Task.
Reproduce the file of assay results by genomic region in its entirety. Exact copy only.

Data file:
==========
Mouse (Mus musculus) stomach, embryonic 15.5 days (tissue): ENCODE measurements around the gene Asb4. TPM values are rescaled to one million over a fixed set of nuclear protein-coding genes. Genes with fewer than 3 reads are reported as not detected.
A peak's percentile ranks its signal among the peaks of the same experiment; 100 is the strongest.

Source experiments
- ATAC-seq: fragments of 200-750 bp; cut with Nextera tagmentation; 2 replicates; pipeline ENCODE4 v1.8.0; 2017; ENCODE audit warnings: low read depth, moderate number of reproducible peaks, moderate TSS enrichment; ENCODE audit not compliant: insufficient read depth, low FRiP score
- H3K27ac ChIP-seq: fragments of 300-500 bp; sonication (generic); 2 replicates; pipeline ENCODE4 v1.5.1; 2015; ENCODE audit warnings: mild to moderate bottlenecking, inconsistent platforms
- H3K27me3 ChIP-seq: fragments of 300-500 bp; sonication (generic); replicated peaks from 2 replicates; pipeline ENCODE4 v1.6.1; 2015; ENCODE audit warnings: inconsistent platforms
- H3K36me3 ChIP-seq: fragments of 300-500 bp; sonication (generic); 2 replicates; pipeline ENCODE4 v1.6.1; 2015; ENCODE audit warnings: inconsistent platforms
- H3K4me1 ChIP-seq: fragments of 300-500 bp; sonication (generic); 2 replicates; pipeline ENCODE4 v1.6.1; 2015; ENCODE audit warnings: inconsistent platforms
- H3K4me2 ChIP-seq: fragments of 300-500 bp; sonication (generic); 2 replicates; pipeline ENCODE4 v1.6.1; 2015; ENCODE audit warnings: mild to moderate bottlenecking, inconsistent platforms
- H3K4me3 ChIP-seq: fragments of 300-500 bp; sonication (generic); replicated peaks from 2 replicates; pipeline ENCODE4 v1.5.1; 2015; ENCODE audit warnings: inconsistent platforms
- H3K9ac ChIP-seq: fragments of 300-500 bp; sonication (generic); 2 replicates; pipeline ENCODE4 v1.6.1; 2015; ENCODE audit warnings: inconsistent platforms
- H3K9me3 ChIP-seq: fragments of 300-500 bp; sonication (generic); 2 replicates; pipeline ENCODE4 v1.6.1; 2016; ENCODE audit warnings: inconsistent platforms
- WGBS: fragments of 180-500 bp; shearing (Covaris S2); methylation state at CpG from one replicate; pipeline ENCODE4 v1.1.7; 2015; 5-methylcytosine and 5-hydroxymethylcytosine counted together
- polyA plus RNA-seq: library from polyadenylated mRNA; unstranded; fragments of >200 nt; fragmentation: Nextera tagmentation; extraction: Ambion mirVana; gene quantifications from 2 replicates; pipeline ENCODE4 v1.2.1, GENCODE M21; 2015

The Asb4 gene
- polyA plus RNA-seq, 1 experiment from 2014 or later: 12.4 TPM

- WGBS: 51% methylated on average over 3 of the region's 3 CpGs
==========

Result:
Mouse (Mus musculus) stomach, embryonic 15.5 days (tissue): ENCODE measurements around the gene Asb4. TPM values are rescaled to one million over a fixed set of nuclear protein-coding genes. Genes with fewer than 3 reads are reported as not detected.
A peak's percentile ranks its signal among the peaks of the same experiment; 100 is the strongest.

Source experiments
- ATAC-seq: fragments of 200-750 bp; cut with Nextera tagmentation; 2 replicates; pipeline ENCODE4 v1.8.0; 2017; ENCODE audit warnings: low read depth, moderate number of reproducible peaks, moderate TSS enrichment; ENCODE audit not compliant: insufficient read depth, low FRiP score
- H3K27ac ChIP-seq: fragments of 300-500 bp; sonication (generic); 2 replicates; pipeline ENCODE4 v1.5.1; 2015; ENCODE audit warnings: mild to moderate bottlenecking, inconsistent platforms
- H3K27me3 ChIP-seq: fragments of 300-500 bp; sonication (generic); replicated peaks from 2 replicates; pipeline ENCODE4 v1.6.1; 2015; ENCODE audit warnings: inconsistent platforms
- H3K36me3 ChIP-seq: fragments of 300-500 bp; sonication (generic); 2 replicates; pipeline ENCODE4 v1.6.1; 2015; ENCODE audit warnings: inconsistent platforms
- H3K4me1 ChIP-seq: fragments of 300-500 bp; sonication (generic); 2 replicates; pipeline ENCODE4 v1.6.1; 2015; ENCODE audit warnings: inconsistent platforms
- H3K4me2 ChIP-seq: fragments of 300-500 bp; sonication (generic); 2 replicates; pipeline ENCODE4 v1.6.1; 2015; ENCODE audit warnings: mild to moderate bottlenecking, inconsistent platforms
- H3K4me3 ChIP-seq: fragments of 300-500 bp; sonication (generic); replicated peaks from 2 replicates; pipeline ENCODE4 v1.5.1; 2015; ENCODE audit warnings: inconsistent platforms
- H3K9ac ChIP-seq: fragments of 300-500 bp; sonication (generic); 2 replicates; pipeline ENCODE4 v1.6.1; 2015; ENCODE audit warnings: inconsistent platforms
- H3K9me3 ChIP-seq: fragments of 300-500 bp; sonication (generic); 2 replicates; pipeline ENCODE4 v1.6.1; 2016; ENCODE audit warnings: inconsistent platforms
- WGBS: fragments of 180-500 bp; shearing (Covaris S2); methylation state at CpG from one replicate; pipeline ENCODE4 v1.1.7; 2015; 5-methylcytosine and 5-hydroxymethylcytosine counted together
- polyA plus RNA-seq: library from polyadenylated mRNA; unstranded; fragments of >200 nt; fragmentation: Nextera tagmentation; extraction: Ambion mirVana; gene quantifications from 2 replicates; pipeline ENCODE4 v1.2.1, GENCODE M21; 2015

The Asb4 gene
- polyA plus RNA-seq, 1 experiment from 2014 or later: 12.4 TPM

- WGBS: 51% methylated on average over 3 of the region's 3 CpGs